We are talking about human law just as e.g. the US tax code, German immigration laws or Chinese tariffs on steel imports. Churches are human organizations which - because most jurisdictions provide religious liberties - are mostly free to establish their own rules of conduct. The process of generating those rules is called law making and is the authority of the so-called legislature.

The ‘binding’ characteristic of a law simply emphasizes that all people to whom that law applies are bound by it, i.e. they are not free to choose anymore, but have to obey it. You may want to read another comment of mine that discusses the difference between laws and guidelines.

In summary, as long as the SDA church has adopted a Church Manual and/or a Working Policy these documents have been SDA church law and and the rules contained therein have always been binding for all members of the church including its leaders and administrators. So it is definitely not new.

As I have said earlier the SDA Church Manual is not a religious law as e.g. the Roman Catholic Canon Law. So the two are very different. However, I am no expert on Canon Law so it might well contain some rules that are comparable to those in the SDA Church Manual or Working Policy, but I am not aware of that.

Finally, are the new SDA Compliance Committees in any way comparable to the magisterium of the Roman Catholic Church? The short answer is: No - not at all.
They are not the church’s authority on the interpretation of Scripture. That authority fully remains with the GC Session as it always has been. Some (2) of the five committees do check against our Fundamental Believes but they do not change nor update them. That authority rests again solely with the GC Session.

Indeed, the Compliance Committees are much more like deputy sheriffs checking speed limits in your town. They did not decide on the speed limits, they have no authority to put up new signs or change existing ones. All they do is check against a fixed set of rules that supposedly applied all along anyway.

I hope that was helpful and you had some fun reading through it.
Take care and God bless.


#34

Thank you, Eugen!

I’d appreciate your clarifying the following for me, as all this is new to me:

  1. What specific official material qualifies as SDA Church Law?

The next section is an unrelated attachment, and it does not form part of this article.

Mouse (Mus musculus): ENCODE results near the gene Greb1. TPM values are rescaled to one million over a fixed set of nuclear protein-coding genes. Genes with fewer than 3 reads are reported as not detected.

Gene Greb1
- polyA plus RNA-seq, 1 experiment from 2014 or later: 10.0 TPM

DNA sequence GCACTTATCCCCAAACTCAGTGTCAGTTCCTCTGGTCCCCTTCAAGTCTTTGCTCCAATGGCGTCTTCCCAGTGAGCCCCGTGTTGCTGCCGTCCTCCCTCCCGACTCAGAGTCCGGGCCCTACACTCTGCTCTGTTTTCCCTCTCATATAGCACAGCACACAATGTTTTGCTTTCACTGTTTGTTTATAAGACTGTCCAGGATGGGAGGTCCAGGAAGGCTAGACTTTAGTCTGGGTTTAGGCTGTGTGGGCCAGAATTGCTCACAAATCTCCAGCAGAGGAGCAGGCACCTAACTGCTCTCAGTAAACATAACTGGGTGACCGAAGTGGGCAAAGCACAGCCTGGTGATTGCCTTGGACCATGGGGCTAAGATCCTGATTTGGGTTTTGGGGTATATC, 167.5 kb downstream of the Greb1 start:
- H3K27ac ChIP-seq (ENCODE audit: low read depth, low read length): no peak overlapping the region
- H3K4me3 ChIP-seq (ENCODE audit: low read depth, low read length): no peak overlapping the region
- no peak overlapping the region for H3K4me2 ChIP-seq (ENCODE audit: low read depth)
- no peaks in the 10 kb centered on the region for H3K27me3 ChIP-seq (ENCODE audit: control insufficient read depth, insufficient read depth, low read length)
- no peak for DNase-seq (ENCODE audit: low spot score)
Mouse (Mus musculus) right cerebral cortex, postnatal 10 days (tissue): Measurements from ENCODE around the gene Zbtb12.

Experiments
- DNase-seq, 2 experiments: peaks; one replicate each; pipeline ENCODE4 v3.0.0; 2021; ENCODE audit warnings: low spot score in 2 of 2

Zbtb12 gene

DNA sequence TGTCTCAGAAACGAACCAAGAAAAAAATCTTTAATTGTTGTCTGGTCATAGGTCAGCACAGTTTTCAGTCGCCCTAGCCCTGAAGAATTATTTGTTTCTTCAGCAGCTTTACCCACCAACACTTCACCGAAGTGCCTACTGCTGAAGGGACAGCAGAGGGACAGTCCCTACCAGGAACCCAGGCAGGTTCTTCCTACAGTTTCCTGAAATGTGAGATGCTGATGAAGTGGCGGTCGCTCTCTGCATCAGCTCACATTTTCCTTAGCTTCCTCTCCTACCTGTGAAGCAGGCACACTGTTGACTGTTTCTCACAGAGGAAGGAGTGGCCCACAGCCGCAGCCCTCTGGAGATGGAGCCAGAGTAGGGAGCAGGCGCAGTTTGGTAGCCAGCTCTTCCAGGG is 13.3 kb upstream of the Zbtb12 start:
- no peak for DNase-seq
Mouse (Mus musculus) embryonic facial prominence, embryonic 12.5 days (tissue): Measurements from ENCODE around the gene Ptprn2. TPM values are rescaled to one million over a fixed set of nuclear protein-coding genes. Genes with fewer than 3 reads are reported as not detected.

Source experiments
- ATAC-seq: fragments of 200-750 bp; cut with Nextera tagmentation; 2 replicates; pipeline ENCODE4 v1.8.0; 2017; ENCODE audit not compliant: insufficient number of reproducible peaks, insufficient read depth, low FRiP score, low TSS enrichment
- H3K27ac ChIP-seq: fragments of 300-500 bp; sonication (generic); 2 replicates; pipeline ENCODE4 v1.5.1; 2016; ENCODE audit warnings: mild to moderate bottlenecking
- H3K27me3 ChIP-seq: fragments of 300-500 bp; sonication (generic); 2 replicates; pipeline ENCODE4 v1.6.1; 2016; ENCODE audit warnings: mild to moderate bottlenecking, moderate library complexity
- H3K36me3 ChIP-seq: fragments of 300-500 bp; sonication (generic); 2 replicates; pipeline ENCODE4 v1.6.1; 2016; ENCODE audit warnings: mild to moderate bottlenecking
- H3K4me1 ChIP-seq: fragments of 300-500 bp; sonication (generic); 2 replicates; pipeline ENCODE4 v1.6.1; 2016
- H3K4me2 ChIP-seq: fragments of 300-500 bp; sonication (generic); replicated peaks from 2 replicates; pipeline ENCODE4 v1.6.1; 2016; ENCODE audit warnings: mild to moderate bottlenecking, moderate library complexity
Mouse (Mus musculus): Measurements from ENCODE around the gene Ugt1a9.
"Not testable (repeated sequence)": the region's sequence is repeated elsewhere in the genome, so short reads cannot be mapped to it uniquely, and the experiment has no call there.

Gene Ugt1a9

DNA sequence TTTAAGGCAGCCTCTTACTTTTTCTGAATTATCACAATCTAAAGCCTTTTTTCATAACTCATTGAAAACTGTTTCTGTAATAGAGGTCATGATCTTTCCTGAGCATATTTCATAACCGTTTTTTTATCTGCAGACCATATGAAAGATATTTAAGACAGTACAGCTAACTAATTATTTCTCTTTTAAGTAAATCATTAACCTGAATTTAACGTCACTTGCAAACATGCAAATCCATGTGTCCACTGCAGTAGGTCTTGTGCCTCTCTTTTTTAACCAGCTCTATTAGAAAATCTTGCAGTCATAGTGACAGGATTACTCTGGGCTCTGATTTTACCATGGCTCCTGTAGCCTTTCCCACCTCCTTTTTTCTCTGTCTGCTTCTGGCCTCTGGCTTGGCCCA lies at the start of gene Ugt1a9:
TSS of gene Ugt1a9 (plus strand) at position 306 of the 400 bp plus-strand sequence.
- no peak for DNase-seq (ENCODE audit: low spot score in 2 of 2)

2. What specific official material qualifies as SDA Church Policy?
  3. What specific official material qualifies as SDA Church Guidelines?

Tausend Dank! :slightly_smiling_face:


(Saffert) #35

Dear @Cassie,

as much as you are welcome and I am trying to be helpful your request is clearly beyond the scope of this forum. I would suggest that you go on the long and stony road of internet research.

However, here are a couple of things to get you started:

  1. Laws are binding and should be enforced, so I see the Church Manual and the Working Policy in this domain.
  2. Policies merely guide actions toward those that are most likely to achieve a desired outcome. (I just learned that from Wikipedia.) So perhaps part of the Working Policy is indeed policy rather than law. Indeed earlier I called it a bylaw which is kind of a lesser law.
  3. Guidelines as you have hopefully learned from the other comment of mine (which again was from Wikipedia - so mostly I do not produce knowledge, but rather present it) are neither binding nor enforced. There are possibly thousands of rules of the different SDA institutions in this domain.

Just read whatever manual you are interested in. You are well equipped now to make your own informed decisions. Good luck.
Take care and God bless.


#36

I’m trying to understand your message to us here, Eugen. I think it’s important!

Please help me.

Thanks.


#37

10/11/18

Please help me understand how your position comports with the perfect law of liberty in James 2, Eugen.

Thanks.


(Steve Mga) #38

Cassie –
Eugen sees the Policies and Procedures NOT as Policies and Procedures,
but sees them as LAWS – which have a very different context and meaning.
Policies and Procedures == LAWS.


(George Tichy) #39

Well, that will require a lot ox explanation, and possibly distortion as well… :wink:


(Saffert) #40

Dear @Cassie,

this is really and I mean REALLY simple.

God can give you freedom of choice because he took it away from Christ.
Christ had to die so you might live.

This was about salvation.
What now follows is pure human law.
No God, no salvation, no divine intervention.
Just plain legal reasoning.

If you ride a bus and you do not pay the fare you are in violation of a human law - a binding human law, a human law that will not give you freedom of choice.

You once had freedom of choice when deciding to hop onto the bus or let it go. However, after you had made your choice by hopping onto the bus you have also yielded your freedom. Now you owe the fare, now you are under the binding law of the fare collector but you decide to dodge the fare.

But wait - there is another option - you could actually pass a law that bus rides are free. Why didn’t you do it? Well, it was complicated and tedious - dodging the fare was the simpler choice. And how great that felt to have a choice again - well, a bad choice really, but a choice - freedom of choice rules.

You got my message?